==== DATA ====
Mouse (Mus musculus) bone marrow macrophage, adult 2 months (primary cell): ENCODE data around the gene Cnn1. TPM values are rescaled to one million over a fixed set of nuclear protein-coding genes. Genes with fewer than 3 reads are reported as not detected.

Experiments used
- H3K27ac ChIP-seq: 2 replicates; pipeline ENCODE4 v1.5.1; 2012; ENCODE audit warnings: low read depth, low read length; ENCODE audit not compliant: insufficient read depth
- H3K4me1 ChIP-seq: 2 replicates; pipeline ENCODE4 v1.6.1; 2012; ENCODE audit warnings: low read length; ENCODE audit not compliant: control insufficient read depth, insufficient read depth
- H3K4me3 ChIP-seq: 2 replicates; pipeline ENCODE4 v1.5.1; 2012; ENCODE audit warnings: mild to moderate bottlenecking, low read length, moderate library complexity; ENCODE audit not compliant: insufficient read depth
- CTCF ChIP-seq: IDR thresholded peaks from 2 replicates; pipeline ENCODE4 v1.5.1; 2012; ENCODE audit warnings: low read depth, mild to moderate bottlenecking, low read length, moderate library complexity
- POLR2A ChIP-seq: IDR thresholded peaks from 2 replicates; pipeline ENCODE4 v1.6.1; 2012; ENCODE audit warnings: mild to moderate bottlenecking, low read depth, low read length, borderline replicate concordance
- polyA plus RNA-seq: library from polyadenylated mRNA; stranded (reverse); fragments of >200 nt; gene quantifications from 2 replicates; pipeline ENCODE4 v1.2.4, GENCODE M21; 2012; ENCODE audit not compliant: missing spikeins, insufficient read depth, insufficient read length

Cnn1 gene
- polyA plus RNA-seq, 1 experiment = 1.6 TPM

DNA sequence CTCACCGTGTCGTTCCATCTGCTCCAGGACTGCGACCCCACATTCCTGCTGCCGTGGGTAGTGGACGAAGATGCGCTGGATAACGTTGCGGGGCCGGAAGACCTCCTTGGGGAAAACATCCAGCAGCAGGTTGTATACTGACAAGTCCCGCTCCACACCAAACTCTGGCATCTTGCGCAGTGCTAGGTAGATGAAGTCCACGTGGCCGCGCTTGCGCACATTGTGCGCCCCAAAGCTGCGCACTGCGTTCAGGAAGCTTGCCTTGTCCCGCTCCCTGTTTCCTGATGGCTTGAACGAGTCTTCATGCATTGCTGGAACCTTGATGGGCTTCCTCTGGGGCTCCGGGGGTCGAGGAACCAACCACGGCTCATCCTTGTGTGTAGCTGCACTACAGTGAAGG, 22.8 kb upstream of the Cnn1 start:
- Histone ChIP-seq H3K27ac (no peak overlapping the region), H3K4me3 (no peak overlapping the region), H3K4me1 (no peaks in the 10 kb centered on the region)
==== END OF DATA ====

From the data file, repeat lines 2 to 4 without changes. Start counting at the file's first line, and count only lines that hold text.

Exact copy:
Experiments used
- H3K27ac ChIP-seq: 2 replicates; pipeline ENCODE4 v1.5.1; 2012; ENCODE audit warnings: low read depth, low read length; ENCODE audit not compliant: insufficient read depth
- H3K4me1 ChIP-seq: 2 replicates; pipeline ENCODE4 v1.6.1; 2012; ENCODE audit warnings: low read length; ENCODE audit not compliant: control insufficient read depth, insufficient read depth